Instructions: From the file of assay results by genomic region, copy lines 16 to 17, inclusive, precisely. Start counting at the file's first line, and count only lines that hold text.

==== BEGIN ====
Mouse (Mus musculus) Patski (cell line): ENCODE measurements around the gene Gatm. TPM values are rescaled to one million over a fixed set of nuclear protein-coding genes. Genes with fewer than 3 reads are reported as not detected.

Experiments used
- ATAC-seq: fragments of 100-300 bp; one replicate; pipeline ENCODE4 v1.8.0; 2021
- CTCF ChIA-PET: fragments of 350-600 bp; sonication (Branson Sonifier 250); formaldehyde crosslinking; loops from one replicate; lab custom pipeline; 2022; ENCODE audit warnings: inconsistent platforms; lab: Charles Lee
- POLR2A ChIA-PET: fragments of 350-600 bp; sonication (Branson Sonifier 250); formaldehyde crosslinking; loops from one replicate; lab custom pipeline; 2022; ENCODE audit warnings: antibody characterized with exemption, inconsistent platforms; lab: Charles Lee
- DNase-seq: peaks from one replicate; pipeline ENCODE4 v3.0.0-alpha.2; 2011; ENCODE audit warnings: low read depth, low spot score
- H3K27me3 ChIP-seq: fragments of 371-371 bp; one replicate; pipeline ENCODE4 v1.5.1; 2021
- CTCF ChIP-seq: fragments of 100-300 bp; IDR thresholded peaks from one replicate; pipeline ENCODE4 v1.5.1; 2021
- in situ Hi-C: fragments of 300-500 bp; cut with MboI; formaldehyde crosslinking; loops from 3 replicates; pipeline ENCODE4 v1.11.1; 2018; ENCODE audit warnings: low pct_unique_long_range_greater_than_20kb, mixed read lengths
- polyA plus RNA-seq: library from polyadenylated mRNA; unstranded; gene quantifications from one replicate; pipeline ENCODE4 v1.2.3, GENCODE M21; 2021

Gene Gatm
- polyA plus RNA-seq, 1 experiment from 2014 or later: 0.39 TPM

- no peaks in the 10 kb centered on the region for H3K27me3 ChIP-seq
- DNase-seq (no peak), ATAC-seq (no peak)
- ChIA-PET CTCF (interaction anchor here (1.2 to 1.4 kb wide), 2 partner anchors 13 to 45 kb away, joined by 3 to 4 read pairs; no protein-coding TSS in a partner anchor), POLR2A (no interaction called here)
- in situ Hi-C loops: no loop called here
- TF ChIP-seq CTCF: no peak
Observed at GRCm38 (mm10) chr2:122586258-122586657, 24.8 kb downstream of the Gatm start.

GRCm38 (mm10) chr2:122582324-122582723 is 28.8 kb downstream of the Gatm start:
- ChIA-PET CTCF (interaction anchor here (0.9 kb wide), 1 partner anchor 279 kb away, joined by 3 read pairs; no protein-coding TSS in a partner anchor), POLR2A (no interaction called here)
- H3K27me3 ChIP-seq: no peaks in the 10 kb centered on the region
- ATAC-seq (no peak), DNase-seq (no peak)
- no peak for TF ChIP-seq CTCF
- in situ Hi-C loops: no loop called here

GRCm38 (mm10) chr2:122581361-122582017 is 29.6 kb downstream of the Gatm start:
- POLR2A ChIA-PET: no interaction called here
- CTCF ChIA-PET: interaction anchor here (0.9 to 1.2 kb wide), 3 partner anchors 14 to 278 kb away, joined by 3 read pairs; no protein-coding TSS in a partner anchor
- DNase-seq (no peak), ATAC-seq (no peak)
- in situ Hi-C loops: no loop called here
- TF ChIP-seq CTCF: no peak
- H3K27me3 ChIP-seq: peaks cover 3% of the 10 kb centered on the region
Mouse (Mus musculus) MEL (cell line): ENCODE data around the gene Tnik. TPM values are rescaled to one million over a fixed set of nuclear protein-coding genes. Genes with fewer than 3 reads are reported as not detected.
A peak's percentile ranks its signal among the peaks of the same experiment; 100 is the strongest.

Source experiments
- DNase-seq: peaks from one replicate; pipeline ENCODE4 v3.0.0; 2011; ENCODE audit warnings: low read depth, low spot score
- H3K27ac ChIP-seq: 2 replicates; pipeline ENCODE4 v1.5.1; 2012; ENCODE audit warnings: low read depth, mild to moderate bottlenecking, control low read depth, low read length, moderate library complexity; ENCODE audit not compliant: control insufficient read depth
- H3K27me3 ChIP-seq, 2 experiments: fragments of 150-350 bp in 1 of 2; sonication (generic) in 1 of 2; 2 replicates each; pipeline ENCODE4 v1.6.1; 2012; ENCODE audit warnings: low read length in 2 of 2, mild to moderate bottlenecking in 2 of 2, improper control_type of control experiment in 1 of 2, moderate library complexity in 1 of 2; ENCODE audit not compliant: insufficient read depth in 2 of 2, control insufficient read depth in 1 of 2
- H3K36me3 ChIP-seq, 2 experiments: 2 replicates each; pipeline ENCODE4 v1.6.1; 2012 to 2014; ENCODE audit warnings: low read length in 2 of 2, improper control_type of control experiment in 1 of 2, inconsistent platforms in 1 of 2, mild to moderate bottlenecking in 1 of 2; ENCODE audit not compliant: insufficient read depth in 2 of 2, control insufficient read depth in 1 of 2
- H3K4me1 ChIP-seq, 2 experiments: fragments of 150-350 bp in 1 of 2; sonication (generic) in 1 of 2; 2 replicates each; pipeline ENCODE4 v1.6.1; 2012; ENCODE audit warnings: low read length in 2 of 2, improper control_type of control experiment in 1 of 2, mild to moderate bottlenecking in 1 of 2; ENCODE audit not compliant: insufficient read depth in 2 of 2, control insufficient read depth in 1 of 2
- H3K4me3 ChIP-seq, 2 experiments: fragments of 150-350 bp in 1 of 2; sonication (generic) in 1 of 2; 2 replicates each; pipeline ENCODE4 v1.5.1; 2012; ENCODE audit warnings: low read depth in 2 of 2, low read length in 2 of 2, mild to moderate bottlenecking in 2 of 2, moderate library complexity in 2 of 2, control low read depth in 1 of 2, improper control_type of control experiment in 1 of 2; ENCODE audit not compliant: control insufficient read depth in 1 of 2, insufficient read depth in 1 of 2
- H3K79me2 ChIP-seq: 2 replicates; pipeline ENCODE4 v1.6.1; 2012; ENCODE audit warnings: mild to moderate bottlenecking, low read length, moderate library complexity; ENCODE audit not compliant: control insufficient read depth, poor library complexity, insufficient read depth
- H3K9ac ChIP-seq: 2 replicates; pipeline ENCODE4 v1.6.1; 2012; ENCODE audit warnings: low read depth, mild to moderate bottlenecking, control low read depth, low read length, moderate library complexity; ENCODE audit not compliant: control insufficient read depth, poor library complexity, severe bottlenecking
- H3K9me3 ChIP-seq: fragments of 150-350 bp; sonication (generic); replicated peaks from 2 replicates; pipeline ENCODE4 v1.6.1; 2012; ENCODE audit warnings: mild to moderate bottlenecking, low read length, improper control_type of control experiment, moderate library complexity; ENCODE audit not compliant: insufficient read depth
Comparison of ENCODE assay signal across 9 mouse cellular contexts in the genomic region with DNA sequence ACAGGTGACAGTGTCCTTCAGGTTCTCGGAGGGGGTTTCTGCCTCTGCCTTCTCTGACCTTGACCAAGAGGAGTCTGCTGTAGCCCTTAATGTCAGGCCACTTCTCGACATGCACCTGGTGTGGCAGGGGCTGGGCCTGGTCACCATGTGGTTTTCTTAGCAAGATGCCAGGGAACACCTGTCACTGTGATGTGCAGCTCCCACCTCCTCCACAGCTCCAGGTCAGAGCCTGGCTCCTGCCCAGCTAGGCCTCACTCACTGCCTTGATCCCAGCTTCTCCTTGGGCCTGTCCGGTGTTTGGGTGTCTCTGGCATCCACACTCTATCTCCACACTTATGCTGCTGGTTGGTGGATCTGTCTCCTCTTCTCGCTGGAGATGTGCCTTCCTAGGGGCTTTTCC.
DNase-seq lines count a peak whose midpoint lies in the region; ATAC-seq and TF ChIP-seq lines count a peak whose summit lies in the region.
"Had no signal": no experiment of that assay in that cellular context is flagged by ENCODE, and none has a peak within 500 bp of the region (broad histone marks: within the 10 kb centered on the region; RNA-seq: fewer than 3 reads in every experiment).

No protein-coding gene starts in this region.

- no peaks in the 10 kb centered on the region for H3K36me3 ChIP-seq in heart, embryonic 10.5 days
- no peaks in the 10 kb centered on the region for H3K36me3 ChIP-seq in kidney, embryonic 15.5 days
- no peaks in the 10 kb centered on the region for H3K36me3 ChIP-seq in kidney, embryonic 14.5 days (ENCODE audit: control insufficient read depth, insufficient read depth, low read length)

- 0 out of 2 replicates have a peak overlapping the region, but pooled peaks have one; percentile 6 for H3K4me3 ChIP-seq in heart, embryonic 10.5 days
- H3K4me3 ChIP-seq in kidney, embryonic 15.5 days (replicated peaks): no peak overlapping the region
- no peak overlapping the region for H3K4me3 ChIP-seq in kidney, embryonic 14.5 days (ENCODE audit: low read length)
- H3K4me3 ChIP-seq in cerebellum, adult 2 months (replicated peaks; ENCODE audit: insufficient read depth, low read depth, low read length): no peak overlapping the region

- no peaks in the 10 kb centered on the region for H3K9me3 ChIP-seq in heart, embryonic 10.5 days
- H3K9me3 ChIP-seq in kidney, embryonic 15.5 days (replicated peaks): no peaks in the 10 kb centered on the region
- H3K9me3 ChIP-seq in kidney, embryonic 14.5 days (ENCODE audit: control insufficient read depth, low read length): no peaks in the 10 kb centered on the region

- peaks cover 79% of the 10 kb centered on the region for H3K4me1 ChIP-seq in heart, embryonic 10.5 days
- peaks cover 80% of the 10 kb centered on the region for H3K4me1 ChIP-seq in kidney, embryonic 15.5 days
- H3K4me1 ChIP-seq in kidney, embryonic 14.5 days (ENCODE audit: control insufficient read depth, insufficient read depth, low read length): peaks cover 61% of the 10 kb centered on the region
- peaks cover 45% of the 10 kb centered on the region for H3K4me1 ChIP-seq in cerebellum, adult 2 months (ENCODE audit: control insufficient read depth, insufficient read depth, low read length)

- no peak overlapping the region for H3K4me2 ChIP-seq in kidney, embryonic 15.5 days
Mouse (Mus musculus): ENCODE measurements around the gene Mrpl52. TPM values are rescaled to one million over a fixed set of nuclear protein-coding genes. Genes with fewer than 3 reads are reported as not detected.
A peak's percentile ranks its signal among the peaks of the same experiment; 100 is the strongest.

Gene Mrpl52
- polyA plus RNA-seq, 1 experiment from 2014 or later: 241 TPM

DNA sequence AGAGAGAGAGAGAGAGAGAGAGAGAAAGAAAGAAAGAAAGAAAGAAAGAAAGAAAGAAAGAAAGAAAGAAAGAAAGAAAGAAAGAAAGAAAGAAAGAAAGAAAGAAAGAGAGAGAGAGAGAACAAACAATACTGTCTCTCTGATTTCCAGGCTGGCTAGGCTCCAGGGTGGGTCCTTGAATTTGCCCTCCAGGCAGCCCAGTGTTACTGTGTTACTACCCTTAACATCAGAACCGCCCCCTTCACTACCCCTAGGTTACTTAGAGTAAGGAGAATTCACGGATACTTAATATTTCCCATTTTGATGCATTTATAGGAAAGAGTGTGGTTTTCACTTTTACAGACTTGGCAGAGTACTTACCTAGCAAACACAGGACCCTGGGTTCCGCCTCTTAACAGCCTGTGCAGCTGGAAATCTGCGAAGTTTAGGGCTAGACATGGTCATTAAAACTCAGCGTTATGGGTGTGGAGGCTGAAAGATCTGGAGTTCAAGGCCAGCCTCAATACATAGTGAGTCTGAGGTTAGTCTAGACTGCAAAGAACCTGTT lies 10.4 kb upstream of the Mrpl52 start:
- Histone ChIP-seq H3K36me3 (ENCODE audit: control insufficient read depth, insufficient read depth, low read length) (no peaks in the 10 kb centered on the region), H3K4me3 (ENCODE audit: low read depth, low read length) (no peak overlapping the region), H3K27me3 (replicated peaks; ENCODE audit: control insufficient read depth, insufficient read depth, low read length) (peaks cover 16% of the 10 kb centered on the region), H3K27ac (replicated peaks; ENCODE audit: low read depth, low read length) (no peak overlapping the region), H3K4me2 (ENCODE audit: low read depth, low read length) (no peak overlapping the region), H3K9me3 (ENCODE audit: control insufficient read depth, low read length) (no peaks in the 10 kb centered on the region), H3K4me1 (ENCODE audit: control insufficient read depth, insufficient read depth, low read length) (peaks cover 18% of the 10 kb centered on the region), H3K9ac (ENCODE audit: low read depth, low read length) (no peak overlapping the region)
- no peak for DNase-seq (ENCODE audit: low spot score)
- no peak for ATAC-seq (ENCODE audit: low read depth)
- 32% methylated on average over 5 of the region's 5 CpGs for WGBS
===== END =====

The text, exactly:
- in situ Hi-C loops: no loop called here
- TF ChIP-seq CTCF: no peak